This roadmap outlines our goals, ambitions and vision for Mintlayer.
Join us on the journey to build the future of Bitcoin.
Token Generation Event
Launch of “Lovelace“ testnet
Fullnode release candidate for Linux, Windows, Mac
MLS-01 and MLS-03 standards in testnet
Public release of testnet
DSA Consensus System v.0
Testnet debugging and improvements
Testnet Consensus upgrade
Wallet integration of ML and MLS tokens
Basic Atomic Swap system
Access Control List for MLS-01
Exact dates to be announced
Better understand the milestones in our roadmap with these simple explanations.
The testnet is test blockchain network that is used during testing and development. The testnet allows development teams to carry out tests without affecting the operation of the original network. Testnet coins do not have any monetary value.
The mainnet - or main network - is a fully functioning blockchain that has been tested, developed, and deployed. It is running on its own network with its own technology and protocol. In the mainnet, all transactions are actively being broadcasted, verified, and recorded on a digital public ledger.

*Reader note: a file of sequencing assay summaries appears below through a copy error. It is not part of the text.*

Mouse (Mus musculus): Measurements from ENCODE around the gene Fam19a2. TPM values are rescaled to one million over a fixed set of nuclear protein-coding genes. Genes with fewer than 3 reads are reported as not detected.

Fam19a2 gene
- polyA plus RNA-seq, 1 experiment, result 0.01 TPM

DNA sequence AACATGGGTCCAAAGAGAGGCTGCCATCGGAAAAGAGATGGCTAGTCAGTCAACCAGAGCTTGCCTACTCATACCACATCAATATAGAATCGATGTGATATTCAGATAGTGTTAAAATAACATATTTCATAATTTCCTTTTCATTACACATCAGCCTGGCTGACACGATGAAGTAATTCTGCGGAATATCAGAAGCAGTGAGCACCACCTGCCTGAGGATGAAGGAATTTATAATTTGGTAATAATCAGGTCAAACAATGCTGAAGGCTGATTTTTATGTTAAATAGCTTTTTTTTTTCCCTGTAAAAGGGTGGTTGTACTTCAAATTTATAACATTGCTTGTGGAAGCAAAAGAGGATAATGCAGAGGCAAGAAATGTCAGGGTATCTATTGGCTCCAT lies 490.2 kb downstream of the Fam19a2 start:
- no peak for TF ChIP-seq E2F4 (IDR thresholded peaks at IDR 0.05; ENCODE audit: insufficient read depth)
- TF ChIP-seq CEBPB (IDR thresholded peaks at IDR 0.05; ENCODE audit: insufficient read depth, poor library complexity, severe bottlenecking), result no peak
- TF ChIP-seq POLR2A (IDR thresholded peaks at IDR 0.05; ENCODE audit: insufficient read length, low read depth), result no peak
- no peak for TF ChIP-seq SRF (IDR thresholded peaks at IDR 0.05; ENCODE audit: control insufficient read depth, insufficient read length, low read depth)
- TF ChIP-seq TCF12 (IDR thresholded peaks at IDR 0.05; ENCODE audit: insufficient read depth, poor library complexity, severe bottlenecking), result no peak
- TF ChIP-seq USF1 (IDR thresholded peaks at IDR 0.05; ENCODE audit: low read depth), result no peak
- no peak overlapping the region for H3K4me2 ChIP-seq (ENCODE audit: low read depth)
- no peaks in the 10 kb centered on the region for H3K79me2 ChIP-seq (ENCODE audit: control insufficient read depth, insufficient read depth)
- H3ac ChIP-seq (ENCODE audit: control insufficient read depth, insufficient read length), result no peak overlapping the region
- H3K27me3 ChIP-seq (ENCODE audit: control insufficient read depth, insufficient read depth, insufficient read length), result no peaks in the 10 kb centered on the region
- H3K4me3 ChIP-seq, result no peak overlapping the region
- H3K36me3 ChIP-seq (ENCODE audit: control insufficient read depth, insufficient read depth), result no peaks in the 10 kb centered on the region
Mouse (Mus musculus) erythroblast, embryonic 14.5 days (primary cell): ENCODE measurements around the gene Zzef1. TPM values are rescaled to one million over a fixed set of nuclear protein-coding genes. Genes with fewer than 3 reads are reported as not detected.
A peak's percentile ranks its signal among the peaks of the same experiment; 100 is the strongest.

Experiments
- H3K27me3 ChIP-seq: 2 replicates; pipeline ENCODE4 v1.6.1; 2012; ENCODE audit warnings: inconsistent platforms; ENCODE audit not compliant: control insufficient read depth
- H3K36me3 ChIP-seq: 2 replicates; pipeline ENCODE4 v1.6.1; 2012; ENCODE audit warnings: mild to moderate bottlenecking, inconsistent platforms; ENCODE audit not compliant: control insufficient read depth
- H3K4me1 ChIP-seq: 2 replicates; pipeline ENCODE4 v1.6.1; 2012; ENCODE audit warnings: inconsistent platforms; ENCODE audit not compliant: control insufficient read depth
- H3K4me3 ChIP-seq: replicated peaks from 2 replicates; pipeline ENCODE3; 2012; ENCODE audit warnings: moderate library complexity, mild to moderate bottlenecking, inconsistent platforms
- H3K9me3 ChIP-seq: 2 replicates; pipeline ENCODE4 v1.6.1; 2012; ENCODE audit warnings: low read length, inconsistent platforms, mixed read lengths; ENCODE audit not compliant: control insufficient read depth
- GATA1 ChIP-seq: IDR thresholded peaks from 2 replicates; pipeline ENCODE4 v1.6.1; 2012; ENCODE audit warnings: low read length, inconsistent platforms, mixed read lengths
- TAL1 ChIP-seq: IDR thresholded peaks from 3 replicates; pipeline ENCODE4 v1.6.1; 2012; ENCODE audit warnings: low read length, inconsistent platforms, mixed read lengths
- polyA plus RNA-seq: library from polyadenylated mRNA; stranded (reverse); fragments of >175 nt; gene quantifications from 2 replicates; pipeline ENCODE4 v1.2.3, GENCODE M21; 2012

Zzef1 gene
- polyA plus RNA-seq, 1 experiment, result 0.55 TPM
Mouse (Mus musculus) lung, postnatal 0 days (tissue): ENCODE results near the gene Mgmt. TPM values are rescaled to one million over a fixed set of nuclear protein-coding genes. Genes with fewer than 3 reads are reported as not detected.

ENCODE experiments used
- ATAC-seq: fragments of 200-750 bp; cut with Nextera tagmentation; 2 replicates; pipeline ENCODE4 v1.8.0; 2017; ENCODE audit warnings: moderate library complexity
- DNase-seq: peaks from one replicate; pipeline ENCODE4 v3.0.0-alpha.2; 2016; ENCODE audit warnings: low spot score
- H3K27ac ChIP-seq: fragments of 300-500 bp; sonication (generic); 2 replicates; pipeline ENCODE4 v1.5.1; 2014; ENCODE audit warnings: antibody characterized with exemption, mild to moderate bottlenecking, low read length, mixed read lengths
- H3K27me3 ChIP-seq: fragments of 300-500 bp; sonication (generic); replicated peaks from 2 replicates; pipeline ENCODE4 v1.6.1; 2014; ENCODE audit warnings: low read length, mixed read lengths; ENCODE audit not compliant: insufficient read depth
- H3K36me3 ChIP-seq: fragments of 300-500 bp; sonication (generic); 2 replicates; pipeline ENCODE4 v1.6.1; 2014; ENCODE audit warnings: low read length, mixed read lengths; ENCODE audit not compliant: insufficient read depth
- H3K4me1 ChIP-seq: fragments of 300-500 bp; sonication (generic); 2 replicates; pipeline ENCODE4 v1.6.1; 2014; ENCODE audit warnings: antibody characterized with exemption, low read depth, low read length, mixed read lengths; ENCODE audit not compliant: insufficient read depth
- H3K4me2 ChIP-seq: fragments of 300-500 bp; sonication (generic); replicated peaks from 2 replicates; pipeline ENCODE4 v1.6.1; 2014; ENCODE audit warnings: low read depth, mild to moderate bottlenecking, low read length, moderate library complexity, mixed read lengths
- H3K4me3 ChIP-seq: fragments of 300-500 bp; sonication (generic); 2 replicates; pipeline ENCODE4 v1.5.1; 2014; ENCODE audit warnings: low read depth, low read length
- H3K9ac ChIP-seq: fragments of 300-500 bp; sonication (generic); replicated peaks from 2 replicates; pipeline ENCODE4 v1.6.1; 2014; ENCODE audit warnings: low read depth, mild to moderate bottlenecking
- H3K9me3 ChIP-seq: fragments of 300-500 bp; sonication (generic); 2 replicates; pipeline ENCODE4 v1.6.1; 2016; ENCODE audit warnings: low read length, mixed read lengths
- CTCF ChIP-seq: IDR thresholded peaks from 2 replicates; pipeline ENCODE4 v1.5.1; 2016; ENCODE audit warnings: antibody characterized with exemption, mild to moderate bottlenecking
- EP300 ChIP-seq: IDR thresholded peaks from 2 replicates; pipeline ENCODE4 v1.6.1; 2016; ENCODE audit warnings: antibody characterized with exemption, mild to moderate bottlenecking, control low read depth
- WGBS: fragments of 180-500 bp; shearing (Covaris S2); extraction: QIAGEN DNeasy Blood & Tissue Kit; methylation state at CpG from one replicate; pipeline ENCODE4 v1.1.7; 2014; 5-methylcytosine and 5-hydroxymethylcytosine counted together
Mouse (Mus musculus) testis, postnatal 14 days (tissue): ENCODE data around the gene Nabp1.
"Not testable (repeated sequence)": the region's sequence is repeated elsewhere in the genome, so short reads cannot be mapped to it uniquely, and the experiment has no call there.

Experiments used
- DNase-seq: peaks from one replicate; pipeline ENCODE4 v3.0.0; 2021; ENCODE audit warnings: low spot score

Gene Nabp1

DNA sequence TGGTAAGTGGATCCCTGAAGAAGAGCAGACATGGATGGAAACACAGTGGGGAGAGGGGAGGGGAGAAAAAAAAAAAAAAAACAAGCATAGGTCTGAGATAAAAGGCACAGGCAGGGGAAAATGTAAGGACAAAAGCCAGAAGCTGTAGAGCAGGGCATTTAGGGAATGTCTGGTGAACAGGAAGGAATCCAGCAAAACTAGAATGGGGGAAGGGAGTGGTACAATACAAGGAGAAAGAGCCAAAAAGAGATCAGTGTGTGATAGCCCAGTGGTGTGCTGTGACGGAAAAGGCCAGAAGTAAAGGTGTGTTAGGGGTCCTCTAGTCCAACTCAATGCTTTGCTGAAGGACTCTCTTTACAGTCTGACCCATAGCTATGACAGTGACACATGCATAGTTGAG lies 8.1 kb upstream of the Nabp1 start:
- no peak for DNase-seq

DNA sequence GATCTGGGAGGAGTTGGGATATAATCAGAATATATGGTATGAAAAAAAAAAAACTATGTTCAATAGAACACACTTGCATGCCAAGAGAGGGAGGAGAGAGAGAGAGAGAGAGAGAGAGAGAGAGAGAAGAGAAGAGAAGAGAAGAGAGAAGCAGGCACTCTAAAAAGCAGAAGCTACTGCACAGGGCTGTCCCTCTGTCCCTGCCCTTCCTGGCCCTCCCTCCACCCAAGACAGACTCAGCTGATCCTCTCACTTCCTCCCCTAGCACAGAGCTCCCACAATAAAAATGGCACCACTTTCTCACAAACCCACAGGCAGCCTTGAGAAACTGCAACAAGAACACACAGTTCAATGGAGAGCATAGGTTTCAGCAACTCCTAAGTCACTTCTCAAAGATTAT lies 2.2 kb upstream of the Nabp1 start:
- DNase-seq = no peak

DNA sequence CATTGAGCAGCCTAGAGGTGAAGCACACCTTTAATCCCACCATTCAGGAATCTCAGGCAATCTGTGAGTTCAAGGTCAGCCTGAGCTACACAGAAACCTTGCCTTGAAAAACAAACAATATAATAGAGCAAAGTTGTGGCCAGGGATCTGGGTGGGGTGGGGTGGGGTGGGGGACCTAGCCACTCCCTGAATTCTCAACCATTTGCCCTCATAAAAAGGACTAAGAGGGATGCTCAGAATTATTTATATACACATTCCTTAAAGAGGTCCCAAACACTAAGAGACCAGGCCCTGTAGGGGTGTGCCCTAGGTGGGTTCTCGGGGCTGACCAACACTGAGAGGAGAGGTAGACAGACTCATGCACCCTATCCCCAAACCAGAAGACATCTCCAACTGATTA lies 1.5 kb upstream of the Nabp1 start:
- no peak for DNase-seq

An atomic swap is an exchange of cryptocurrencies from different blockchains. The swap is conducted between two entities without a third party’s involvement, with no centralized intermediaries like regulated exchanges, and gives token owners total control.
The Lightning Network is a payment protocol that is layered on top of Bitcoin. It allows users to make or receive payments from each other. Transactions processed through the Lightning Network are faster, less costly, and confirmed more quickly than those on the standard Bitcoin blockchain.
the next evolution of Bitcoin.
Dynamic Slot Allotment, or DSA, is Mintlayer’s Proof of Stake consensus protocol used to ensure all nodes on the network agree on the state of the blockchain.
A node is a device or devices that hold a copy of the distributed ledger that is the main foundation of blockchain. They are communication points with the purpose of verifying the validity of each succeeding batch of network transactions called blocks.